Working-class women are saying no, to their detriment
After Kelly married her high-school sweetheart, Jake, she encouraged everyone she knew to get married. She and Jake bought a trailer in Maytown, Ohio. (Maytown is a pseudonym to protect the identities of the people described. All their names have also been changed.) Jake became a manager at Jiffy Lube, and Kelly mostly stayed at home to take care of their two babies. Their marriage was great, she says. But one day, while Kelly was at her part-time job snapping eighth-grade yearbook photos for Olan Mills and Jake was at home with the kids, he slept with Kelly’s best friend, a move that threw their marriage into turmoil.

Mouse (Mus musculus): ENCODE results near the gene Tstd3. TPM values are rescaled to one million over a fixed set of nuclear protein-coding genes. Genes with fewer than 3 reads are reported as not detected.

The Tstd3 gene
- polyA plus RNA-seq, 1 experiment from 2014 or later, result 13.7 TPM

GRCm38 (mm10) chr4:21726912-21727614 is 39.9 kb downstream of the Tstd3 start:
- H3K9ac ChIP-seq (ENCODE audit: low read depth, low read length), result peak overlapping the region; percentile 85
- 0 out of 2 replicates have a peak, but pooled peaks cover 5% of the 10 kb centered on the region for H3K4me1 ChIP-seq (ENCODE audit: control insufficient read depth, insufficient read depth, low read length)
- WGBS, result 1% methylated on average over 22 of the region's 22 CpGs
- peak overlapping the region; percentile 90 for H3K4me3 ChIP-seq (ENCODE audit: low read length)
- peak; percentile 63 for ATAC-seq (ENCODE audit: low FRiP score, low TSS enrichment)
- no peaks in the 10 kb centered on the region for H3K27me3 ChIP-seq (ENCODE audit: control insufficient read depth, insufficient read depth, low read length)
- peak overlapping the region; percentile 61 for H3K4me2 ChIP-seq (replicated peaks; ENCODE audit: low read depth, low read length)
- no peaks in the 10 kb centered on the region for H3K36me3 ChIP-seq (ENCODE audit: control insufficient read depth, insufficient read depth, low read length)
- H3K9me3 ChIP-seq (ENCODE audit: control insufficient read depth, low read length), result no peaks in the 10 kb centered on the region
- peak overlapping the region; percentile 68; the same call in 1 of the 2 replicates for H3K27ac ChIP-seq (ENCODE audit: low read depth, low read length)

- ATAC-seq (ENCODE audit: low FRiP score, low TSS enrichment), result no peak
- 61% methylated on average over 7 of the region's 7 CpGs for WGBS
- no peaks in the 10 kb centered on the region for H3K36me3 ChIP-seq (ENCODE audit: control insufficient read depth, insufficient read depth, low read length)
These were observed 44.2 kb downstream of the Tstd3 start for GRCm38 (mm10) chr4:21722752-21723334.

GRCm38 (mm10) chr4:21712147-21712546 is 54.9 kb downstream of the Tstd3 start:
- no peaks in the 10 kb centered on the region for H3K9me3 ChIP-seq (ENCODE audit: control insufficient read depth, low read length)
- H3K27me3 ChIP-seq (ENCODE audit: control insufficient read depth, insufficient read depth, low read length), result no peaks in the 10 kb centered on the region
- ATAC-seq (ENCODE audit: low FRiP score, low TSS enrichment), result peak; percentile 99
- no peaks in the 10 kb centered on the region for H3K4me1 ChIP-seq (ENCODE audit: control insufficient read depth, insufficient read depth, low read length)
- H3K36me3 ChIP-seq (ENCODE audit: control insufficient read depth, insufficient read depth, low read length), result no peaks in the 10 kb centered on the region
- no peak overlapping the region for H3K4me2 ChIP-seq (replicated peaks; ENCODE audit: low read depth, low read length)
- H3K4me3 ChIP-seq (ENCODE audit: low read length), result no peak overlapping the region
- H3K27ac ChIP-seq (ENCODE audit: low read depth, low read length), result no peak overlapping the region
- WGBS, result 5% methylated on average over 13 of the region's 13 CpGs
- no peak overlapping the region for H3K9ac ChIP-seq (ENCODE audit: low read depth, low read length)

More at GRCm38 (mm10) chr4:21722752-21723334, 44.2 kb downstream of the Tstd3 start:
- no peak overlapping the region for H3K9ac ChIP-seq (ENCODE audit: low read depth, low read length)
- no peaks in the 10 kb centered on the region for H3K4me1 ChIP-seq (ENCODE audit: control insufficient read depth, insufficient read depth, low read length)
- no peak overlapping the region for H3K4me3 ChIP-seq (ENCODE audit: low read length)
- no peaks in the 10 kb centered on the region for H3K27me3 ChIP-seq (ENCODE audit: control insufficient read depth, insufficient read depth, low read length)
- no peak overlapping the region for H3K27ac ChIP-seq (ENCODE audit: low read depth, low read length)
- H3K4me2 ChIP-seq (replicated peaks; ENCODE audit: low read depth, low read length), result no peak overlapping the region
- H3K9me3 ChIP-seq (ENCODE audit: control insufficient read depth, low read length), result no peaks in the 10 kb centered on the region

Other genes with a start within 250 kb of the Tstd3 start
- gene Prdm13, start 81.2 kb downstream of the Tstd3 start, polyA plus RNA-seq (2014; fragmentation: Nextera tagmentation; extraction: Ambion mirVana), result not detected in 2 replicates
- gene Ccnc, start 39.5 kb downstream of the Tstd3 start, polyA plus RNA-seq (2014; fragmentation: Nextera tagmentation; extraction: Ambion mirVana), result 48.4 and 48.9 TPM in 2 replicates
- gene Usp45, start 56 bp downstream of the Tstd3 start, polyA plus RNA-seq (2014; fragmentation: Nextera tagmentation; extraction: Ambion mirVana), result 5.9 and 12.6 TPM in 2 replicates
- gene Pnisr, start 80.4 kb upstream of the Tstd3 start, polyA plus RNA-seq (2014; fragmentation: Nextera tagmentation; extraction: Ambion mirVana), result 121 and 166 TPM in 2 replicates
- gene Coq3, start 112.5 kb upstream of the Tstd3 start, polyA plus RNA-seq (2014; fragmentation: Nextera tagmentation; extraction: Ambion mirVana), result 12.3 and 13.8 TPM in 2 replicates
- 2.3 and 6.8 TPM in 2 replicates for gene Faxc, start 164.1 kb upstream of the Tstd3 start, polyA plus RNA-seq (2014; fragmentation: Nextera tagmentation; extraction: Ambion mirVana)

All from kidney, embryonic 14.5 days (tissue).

For the next year Kelly and Jake were on again, off again, until Kelly fell in love with someone else, named Ty, and decided to move in with him. A year into this relationship, she discovered (via a police officer checking up on Ty) that her new man was a registered sex offender who had molested a four-year-old. Kelly broke up with him and spiraled into depression and drugs, losing custody of her kids along the way. Kelly’s grandparents, who had raised Kelly after her mother began struggling with depression, partying, and men, are today raising Kelly’s children, their great-grandchildren.